The island of Java is one of the islands of the Indonesian archipelago. From 1945 it is part of the independent "Republic of Indonesia".
There are many different dance styles in Java. The main styles are the Pasundan or Sunda style, Javanese and Eastern Javanese style. From the fusion of indigenous ancient and pre- Indian cultures arose a Hindu - Javanese civilization.

In the current Javanese dance we find Hindu influences, such as the beautiful hand postures. In this Hindu - Javanese period there were mainly dance dramas with masks at the courts.

JavaansedansDances were designed by order of a prince with the intent to capture a particular event.
In the 17th century, at the time of the principality Mataram belief was general Islamic (Moslem). Only then the dancing began to look as we know it now. Mataram splited into four principalities, who settled in Surakarta (Solo) and Yogyakarta (Yogya). Therefore there were now two different dance styles, Surakarta and Yogyakarta.
In classical Javanese dance, there are women and men dancing. One distinguishes in the men dance forms: Gagahan: lofty and powerful, and Halusan: noble and refined.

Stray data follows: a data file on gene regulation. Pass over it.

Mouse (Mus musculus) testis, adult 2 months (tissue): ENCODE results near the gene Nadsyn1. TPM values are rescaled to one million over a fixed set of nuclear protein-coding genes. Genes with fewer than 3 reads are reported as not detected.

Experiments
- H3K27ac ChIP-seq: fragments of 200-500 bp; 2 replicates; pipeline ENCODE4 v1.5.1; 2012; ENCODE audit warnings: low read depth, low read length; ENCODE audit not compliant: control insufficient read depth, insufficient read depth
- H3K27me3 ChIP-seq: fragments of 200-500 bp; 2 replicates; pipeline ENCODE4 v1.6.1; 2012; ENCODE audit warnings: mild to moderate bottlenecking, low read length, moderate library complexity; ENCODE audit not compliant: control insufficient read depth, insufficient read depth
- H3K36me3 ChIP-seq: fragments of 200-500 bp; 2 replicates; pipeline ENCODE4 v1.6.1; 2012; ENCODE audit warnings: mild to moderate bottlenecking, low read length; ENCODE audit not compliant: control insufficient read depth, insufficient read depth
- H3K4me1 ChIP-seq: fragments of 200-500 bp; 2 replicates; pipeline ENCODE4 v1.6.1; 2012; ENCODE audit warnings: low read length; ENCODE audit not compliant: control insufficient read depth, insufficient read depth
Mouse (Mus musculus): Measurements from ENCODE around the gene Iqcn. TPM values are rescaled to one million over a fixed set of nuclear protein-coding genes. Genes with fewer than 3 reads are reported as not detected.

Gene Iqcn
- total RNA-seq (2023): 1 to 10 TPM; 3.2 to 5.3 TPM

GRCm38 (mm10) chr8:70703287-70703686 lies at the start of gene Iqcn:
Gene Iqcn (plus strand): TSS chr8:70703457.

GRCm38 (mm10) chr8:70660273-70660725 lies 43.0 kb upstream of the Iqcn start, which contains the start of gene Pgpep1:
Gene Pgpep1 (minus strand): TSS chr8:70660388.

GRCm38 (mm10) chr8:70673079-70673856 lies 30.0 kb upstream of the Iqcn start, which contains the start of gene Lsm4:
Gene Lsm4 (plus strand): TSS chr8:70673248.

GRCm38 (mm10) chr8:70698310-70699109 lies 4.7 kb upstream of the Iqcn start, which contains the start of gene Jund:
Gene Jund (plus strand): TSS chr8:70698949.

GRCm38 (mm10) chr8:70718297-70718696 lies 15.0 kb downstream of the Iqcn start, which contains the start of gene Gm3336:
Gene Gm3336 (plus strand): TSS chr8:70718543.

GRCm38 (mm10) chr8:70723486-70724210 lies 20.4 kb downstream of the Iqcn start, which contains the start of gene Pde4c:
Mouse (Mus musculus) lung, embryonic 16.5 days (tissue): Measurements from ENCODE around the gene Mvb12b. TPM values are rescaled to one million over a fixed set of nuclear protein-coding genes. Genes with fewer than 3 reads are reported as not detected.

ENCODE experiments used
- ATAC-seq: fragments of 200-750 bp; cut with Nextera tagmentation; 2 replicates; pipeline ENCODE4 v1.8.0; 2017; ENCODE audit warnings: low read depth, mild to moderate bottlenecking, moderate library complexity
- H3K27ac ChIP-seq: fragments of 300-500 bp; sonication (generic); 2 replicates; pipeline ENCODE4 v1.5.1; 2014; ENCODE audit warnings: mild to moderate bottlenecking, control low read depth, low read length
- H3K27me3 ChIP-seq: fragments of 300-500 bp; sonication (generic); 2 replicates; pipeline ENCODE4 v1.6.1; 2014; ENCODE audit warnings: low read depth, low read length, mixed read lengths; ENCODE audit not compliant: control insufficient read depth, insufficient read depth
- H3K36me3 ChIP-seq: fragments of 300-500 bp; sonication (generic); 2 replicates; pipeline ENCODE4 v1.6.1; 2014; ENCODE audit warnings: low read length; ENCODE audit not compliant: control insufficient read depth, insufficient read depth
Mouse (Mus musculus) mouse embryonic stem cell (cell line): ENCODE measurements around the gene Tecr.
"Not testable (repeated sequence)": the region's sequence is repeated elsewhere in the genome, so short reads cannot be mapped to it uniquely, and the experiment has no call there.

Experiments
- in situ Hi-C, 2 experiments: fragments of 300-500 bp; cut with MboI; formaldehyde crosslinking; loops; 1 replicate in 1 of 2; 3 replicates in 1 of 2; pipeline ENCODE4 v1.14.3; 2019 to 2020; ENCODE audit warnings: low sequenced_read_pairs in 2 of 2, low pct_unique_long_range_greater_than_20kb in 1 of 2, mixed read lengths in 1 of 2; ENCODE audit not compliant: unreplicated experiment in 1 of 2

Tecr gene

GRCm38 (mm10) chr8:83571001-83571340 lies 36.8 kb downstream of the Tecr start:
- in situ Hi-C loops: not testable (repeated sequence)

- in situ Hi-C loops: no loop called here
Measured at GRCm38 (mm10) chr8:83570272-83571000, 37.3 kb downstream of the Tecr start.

In Surakarta style go in the Gagahan the movements smoother and more fluent in each other than in the Yogyakarta style. That seems rather angular and broken. Also in the sophisticated men dance the Surakarta - style it is smoother. In the female dance is the sophisticated nature of both styles equally. The difference is in the movements, which are typically Surakarta or Yogyakarta style.
The classical Javanese dance borrows many stories to the Hindu period. They have roots in India. The dances pictures generally Ramayana or Mahabharata stories and characters that appear in legends and the history of Java.

In the early history of Java, there were already 'wayang' performances. The word is derived from 'bayangan’which means portrayal. "Wayan " is a visual depiction and veneration of ancestors. The 'wayang kulit' shadow is a performance in which the ancestors are portrayed with leather puppets. With a lamp, the shadows of the puppets are projected on a screen. The puppeteer or ‘dalang' tells the story.

Besides the religious dances and dance dramas there are dances, such as the ronggeng dance, a woman dance to entertain king and nobles. Outside the palace walls, this dance was called the 'tledek’.